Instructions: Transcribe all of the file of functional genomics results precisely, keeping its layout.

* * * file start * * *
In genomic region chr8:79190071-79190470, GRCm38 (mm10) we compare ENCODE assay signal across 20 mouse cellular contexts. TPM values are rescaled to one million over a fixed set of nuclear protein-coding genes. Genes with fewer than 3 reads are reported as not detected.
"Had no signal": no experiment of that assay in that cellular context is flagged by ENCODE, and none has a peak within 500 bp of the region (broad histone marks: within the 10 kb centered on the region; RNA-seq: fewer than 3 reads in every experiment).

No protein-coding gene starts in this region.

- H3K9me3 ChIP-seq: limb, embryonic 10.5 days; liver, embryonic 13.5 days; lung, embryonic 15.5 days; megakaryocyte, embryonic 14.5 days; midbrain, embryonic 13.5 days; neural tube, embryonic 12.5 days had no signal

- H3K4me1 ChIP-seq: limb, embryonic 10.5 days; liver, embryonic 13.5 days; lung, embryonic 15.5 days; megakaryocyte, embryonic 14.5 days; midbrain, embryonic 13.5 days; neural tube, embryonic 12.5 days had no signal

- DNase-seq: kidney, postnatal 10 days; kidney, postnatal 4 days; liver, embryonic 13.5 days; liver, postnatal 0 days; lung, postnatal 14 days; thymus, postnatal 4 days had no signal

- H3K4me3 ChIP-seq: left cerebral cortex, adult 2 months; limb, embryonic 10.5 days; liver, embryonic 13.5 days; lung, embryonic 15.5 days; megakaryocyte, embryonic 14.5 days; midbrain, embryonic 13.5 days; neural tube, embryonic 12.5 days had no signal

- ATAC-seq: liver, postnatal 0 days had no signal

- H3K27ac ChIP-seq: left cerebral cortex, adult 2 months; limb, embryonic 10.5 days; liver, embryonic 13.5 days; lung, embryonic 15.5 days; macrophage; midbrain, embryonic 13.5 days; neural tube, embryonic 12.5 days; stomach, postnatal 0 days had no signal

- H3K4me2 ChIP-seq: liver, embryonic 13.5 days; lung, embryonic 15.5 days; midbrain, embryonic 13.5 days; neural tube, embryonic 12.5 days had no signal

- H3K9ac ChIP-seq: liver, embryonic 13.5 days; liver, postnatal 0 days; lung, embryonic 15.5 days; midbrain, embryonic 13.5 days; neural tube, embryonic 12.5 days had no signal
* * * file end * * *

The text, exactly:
In genomic region chr8:79190071-79190470, GRCm38 (mm10) we compare ENCODE assay signal across 20 mouse cellular contexts. TPM values are rescaled to one million over a fixed set of nuclear protein-coding genes. Genes with fewer than 3 reads are reported as not detected.
"Had no signal": no experiment of that assay in that cellular context is flagged by ENCODE, and none has a peak within 500 bp of the region (broad histone marks: within the 10 kb centered on the region; RNA-seq: fewer than 3 reads in every experiment).

No protein-coding gene starts in this region.

- H3K9me3 ChIP-seq: limb, embryonic 10.5 days; liver, embryonic 13.5 days; lung, embryonic 15.5 days; megakaryocyte, embryonic 14.5 days; midbrain, embryonic 13.5 days; neural tube, embryonic 12.5 days had no signal

- H3K4me1 ChIP-seq: limb, embryonic 10.5 days; liver, embryonic 13.5 days; lung, embryonic 15.5 days; megakaryocyte, embryonic 14.5 days; midbrain, embryonic 13.5 days; neural tube, embryonic 12.5 days had no signal

- DNase-seq: kidney, postnatal 10 days; kidney, postnatal 4 days; liver, embryonic 13.5 days; liver, postnatal 0 days; lung, postnatal 14 days; thymus, postnatal 4 days had no signal

- H3K4me3 ChIP-seq: left cerebral cortex, adult 2 months; limb, embryonic 10.5 days; liver, embryonic 13.5 days; lung, embryonic 15.5 days; megakaryocyte, embryonic 14.5 days; midbrain, embryonic 13.5 days; neural tube, embryonic 12.5 days had no signal

- ATAC-seq: liver, postnatal 0 days had no signal

- H3K27ac ChIP-seq: left cerebral cortex, adult 2 months; limb, embryonic 10.5 days; liver, embryonic 13.5 days; lung, embryonic 15.5 days; macrophage; midbrain, embryonic 13.5 days; neural tube, embryonic 12.5 days; stomach, postnatal 0 days had no signal

- H3K4me2 ChIP-seq: liver, embryonic 13.5 days; lung, embryonic 15.5 days; midbrain, embryonic 13.5 days; neural tube, embryonic 12.5 days had no signal

- H3K9ac ChIP-seq: liver, embryonic 13.5 days; liver, postnatal 0 days; lung, embryonic 15.5 days; midbrain, embryonic 13.5 days; neural tube, embryonic 12.5 days had no signal